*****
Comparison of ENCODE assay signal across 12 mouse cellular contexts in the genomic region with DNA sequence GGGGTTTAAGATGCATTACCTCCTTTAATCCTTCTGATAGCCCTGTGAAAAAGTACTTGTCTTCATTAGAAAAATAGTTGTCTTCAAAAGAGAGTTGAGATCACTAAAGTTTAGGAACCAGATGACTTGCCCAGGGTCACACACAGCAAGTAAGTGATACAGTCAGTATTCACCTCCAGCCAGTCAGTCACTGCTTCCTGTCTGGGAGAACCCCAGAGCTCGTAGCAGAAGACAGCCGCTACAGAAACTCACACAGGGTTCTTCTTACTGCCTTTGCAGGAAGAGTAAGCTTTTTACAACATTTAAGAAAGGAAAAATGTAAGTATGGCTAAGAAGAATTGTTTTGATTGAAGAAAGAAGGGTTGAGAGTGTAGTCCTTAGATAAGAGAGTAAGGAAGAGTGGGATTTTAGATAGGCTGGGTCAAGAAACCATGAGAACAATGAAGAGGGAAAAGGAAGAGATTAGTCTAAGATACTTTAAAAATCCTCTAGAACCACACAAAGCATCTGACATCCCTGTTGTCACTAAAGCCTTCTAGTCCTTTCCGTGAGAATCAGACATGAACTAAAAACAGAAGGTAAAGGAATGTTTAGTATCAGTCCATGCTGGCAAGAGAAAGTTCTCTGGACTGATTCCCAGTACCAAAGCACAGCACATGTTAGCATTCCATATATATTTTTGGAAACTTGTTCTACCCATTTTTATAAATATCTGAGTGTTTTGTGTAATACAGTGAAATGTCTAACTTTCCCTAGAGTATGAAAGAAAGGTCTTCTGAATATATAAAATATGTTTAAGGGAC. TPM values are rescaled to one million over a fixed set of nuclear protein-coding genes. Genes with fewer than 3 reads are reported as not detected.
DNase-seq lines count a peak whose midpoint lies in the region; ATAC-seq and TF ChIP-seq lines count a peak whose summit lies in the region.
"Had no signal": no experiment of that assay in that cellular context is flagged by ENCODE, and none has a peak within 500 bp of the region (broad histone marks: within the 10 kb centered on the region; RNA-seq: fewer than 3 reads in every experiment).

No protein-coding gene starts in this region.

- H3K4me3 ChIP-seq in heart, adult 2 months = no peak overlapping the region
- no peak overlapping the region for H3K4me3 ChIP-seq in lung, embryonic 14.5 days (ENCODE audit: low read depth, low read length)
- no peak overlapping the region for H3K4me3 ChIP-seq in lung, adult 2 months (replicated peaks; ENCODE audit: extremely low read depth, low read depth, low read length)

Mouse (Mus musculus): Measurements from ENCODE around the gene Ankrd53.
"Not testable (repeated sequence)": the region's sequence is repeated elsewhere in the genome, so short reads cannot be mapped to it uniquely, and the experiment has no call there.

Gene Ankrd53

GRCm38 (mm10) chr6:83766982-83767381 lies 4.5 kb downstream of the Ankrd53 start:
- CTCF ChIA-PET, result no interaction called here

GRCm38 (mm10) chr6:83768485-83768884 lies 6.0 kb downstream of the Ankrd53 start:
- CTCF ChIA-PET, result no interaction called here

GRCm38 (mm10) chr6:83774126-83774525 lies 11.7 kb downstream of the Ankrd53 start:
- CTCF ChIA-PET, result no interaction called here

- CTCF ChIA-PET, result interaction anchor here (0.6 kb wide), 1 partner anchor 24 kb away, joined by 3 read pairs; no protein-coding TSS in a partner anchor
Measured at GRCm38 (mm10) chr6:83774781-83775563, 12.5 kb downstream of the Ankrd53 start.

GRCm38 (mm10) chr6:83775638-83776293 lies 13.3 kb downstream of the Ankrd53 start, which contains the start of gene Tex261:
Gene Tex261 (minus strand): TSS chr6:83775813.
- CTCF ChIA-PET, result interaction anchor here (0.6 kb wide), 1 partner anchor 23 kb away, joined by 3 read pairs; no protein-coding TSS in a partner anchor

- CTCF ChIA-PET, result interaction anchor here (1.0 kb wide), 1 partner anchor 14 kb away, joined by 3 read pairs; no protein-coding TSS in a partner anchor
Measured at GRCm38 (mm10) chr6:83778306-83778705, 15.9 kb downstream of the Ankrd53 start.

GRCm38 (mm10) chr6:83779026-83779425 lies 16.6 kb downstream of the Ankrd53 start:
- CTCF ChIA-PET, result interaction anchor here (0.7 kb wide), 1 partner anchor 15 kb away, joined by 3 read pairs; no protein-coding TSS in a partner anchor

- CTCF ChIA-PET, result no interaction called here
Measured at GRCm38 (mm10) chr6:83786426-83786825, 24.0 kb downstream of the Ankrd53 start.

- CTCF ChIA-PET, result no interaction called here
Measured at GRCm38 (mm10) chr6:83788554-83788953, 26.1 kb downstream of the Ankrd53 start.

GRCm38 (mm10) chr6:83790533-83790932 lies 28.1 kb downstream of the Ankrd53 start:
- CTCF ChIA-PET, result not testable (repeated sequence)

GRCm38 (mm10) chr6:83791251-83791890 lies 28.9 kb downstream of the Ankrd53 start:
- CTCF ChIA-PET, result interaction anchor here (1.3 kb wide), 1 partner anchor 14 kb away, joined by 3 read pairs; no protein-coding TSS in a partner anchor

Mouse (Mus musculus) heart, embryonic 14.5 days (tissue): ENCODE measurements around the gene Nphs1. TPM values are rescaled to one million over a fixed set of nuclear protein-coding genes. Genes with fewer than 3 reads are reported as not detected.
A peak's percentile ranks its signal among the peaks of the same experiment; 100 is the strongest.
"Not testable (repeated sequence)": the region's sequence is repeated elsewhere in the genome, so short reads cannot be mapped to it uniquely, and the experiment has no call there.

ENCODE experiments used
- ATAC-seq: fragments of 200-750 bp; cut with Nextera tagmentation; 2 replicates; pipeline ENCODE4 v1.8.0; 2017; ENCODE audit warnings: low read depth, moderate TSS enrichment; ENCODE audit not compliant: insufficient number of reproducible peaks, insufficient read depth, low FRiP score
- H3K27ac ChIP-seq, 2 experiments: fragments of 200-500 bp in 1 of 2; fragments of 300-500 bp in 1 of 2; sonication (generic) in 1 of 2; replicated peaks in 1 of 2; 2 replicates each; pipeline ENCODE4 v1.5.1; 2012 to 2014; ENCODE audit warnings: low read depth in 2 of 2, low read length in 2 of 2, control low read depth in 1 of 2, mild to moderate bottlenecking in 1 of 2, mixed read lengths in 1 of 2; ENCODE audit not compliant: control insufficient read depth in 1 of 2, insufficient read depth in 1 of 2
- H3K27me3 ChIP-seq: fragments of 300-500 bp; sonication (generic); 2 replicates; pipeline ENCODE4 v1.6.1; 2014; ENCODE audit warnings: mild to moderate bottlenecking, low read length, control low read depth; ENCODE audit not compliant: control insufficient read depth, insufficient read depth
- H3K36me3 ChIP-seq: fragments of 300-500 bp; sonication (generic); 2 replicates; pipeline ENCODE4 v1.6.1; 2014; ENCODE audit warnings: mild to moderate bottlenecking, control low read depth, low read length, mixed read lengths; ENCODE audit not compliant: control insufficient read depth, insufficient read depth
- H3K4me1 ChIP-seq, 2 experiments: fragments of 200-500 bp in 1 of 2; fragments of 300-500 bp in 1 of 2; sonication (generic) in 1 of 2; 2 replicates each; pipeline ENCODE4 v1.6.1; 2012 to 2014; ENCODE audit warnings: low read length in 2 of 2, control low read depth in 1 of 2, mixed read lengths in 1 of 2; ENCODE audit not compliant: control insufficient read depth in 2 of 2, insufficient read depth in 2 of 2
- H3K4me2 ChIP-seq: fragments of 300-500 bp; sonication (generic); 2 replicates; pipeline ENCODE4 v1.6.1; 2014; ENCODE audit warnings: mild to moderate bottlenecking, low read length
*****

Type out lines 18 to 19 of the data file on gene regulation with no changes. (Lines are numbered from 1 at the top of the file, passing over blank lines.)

Measured at GRCm38 (mm10) chr6:83774781-83775563, 12.5 kb downstream of the Ankrd53 start.

GRCm38 (mm10) chr6:83775638-83776293 lies 13.3 kb downstream of the Ankrd53 start, which contains the start of gene Tex261: